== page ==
In my opinion there are two things the dog must master before you can
speak about a solid back command. I shall try to explain why and how
to tell your dog what’s expected from him.
First of all I don’t think in commands but I think in directions. Ask yourself the question, which way do I want the dog to go. Back command, you want the dog, generally spoken, away from you. Ok, away……in a straight line? Yes, preferable in a straight line. Realizing that, you get stuck with two scenarios or better said two starting positions of the dog.
1 Dog sits besides you, the mug facing the same direction as yours (Exercise NO 1)
2 Dog sits in front of you mug facing opposite of yours (Exercise No. 3) ((i.e. you’re looking at each other)this is the position where the actual back command starts, isn’t it? )
To begin with, the dog has to master No1 before I even start thinking about No3.
If you’ve the time and courage to read on, I tell you why.
We will start all over again, just like in exercise No.1.
Things you’ll need? same as No. 1 including the helper
Even the exercise and the tasks of the helper are the same
Hold you’re horses, hold you’re horses two things are different, namely the position of the dog and your body-language.
A. position of the dog, the dog will sit in front of you with as I said before, mug facing opposite of yours. (He looks at you as it were) rightie then, helper performs his little tricks
B. Bodylanguage, hold both you’re hands at your hart and wham while you give the verbal command, you’re arm flies straight up. Bam, via your ear straight up, palm of the hand facing the dog (nice white spot, remember??)
There the dog goes, principle the same as number one, instructions for the helper are the same, testing will be the same, just the position of the dog and your bodylanguage are different.
I hear you asking “and what about my verbal command, shouldn’t
that be different”. Well I personally think that’s a big
load of rubbish. I use for No1 and No 3 the same command, vooruit (try
to pronounce that you englisch speaking, you can translate it in GO
Why?, dogs are totally in bodylanguage, it’s the same direction you’re sending him, (just the position of the dog is different), and when the dog is at 100 meters and I want to give him the back command, I have to shout really, really loud, so I want him to react at my body, so why bother my vocal cords.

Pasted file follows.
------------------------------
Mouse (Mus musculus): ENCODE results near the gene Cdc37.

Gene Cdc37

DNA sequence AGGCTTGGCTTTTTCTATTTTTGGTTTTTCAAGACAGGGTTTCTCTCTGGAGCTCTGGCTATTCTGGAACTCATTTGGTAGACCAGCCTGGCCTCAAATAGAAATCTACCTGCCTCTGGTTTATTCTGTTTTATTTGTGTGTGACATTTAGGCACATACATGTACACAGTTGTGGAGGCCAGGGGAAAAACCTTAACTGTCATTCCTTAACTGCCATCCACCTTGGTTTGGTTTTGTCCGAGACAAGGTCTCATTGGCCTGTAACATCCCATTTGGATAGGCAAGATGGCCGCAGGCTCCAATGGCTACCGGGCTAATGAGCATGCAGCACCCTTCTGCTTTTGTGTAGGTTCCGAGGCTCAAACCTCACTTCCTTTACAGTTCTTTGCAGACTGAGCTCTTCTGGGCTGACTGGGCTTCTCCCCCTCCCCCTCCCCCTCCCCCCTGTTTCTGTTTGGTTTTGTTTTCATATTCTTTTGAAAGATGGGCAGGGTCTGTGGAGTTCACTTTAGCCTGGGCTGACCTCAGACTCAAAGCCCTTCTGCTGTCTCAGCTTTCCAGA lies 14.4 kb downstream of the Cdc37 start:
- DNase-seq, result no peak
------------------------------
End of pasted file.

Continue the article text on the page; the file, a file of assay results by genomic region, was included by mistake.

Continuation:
But I can imagine that it feels awkward to tell the dog to go back when he’s right besides you with his head facing the same direction (that’s why I’m using GO OUT). So I think you’ll have to use the verbales you’re comfortable with.
Hand-signals, bodylanguage, clothing and whistles.
Hand-signals are best kept simple. I use three of them but I use them
always in the same movement. My hand-signals are always coming from
the hart. Wow that’s a weird sentence.
When I’m directing I stand like a tree in the ground, nothing moves, my hands are folded on my chest, elbows hanging down, whistle in my mouth.
When the dog must go to the left, I’ll attract it’s attention by a short whistle and whammm my left arm shoots straight out. Back signal?, whammm my arm shoots straight up. My arm is the only thing that moves, and I want my arm to be the only visible signal for the dog.. I’ve seen people making complete raindances when directing their dogs, which are, at least in my opinion, not necessary. The raindances people perform are very very entertaining for us but for the dog they are confusing. I’ll tell you why. Dogs eyesight isn’t much better then ours but they can detect movement far better then we do. I’ll give you an example of how the raindances can go wrong.
Once up on a time there lived a woman with a top dog. He was really
a top dog but he had one problem, she could not direct the dog when
the distance between her and the dog became more then 50 meters. At
49 meters the dog was fantastic at the directionals. The woman thought